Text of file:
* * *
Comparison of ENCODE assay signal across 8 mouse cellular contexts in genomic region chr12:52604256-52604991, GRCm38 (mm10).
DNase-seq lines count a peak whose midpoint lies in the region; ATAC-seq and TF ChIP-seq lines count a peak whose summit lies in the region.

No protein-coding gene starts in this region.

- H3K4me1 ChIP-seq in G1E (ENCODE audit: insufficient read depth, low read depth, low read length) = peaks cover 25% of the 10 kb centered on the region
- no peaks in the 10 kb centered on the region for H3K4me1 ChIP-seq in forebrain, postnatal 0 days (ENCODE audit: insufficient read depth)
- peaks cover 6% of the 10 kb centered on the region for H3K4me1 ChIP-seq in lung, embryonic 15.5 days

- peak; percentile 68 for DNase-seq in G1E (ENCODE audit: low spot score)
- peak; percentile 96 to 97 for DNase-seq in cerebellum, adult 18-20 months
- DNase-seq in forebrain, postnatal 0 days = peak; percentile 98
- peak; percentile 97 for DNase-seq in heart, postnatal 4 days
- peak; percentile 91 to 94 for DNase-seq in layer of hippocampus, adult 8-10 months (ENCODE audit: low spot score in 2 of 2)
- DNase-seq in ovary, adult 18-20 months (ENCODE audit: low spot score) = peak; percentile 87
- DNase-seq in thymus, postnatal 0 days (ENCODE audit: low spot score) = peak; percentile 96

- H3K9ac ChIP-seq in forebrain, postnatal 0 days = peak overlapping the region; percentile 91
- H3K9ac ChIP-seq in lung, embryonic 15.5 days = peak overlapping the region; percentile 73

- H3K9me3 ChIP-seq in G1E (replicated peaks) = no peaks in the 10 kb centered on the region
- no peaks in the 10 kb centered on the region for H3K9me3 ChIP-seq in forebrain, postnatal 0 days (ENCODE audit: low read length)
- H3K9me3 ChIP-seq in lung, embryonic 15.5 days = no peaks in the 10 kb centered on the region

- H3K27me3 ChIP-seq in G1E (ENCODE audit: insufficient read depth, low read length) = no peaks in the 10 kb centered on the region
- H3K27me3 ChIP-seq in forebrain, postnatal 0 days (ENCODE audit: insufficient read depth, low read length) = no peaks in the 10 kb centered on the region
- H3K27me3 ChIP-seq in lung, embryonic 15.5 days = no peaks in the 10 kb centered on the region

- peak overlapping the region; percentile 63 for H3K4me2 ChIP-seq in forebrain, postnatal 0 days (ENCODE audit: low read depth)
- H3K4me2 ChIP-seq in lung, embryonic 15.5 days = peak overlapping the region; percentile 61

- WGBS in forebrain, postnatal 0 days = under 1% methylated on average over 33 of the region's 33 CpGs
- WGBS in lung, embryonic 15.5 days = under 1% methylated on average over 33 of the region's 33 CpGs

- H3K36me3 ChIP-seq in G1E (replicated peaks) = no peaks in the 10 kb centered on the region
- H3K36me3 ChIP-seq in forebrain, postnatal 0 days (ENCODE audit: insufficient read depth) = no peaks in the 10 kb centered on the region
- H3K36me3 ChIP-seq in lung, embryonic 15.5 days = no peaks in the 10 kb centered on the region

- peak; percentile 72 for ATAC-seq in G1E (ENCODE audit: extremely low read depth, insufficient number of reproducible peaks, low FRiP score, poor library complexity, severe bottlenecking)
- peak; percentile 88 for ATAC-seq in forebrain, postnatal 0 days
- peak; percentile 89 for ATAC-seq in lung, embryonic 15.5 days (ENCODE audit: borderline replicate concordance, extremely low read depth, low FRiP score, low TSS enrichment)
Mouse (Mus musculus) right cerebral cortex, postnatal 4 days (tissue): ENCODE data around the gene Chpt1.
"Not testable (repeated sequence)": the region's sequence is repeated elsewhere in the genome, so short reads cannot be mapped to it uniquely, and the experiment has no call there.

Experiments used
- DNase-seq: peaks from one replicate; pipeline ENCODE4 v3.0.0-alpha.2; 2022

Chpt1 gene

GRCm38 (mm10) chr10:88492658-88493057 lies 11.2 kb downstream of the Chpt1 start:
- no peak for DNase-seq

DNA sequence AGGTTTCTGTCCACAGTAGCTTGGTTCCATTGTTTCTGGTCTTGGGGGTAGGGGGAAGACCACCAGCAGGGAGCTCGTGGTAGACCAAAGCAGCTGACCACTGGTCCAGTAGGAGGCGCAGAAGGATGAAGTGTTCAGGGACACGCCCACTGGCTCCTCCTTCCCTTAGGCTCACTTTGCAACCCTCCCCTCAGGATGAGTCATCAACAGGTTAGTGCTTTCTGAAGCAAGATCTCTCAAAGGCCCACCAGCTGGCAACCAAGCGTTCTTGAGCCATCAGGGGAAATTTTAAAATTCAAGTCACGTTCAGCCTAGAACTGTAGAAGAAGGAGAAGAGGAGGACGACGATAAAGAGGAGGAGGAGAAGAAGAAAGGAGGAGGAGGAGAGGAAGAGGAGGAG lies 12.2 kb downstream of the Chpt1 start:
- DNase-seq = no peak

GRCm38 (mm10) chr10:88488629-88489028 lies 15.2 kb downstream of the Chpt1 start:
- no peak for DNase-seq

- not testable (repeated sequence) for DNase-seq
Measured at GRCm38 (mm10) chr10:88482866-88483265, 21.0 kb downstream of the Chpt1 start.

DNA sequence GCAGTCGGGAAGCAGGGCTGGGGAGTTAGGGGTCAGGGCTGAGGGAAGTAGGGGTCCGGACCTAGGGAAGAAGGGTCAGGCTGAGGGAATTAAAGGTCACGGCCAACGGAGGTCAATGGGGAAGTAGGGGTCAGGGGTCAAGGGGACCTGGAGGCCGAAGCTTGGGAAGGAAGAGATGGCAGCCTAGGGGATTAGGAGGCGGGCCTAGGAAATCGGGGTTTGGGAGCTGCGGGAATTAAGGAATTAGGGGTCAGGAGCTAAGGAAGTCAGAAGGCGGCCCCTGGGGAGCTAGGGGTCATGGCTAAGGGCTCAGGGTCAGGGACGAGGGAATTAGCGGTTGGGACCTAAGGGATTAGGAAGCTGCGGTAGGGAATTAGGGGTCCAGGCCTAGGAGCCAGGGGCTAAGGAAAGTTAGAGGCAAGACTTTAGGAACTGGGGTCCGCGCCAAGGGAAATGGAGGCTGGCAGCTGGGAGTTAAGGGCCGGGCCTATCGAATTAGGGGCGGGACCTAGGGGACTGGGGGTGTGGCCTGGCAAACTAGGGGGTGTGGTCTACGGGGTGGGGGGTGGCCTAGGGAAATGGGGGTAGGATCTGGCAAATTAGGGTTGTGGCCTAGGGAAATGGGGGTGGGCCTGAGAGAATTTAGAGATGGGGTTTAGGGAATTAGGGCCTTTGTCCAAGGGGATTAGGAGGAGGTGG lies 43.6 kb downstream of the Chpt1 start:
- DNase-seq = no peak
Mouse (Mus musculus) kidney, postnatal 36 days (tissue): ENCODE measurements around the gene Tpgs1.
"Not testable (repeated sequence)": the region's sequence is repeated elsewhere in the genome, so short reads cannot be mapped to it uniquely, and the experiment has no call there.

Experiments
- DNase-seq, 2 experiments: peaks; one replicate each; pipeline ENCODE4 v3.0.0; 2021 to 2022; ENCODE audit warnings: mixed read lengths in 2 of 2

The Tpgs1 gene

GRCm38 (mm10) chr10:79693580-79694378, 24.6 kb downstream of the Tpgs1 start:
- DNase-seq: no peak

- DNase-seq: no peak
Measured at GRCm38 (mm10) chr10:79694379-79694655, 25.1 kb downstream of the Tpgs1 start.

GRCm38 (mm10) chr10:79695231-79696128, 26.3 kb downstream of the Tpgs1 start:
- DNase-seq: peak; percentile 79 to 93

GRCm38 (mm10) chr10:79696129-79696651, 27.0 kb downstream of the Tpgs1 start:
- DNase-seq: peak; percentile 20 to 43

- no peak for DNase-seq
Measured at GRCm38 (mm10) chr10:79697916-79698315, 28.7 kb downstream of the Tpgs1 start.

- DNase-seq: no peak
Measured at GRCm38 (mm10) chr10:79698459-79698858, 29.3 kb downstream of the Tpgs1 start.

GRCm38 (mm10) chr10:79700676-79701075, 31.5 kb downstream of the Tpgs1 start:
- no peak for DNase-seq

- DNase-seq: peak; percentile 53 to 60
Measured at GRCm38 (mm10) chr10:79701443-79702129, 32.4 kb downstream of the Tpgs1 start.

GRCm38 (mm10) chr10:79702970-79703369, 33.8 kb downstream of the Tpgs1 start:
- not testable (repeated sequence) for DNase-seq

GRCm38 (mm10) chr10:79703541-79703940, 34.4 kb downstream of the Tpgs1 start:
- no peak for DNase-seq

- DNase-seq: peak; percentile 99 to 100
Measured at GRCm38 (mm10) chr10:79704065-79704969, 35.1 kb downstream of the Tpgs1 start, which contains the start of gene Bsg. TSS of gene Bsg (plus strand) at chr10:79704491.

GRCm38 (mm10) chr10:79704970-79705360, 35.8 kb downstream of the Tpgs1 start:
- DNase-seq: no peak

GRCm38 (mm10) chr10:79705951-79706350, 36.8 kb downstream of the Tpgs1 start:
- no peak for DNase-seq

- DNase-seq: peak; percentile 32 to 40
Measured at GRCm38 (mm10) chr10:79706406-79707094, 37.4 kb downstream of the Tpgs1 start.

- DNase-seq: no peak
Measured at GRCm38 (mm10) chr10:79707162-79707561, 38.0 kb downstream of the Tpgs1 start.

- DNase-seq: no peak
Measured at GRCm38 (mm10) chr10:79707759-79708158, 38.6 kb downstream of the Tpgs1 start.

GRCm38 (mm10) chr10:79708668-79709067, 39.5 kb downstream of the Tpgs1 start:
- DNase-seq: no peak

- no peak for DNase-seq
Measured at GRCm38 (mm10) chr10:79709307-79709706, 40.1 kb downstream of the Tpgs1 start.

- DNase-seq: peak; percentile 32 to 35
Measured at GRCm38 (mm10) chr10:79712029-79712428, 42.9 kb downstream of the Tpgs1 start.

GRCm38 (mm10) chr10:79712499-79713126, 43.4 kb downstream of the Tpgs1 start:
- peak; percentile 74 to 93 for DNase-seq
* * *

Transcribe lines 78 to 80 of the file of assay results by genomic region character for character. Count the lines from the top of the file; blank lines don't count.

- DNase-seq: peak; percentile 32 to 40
Measured at GRCm38 (mm10) chr10:79706406-79707094, 37.4 kb downstream of the Tpgs1 start.

- DNase-seq: no peak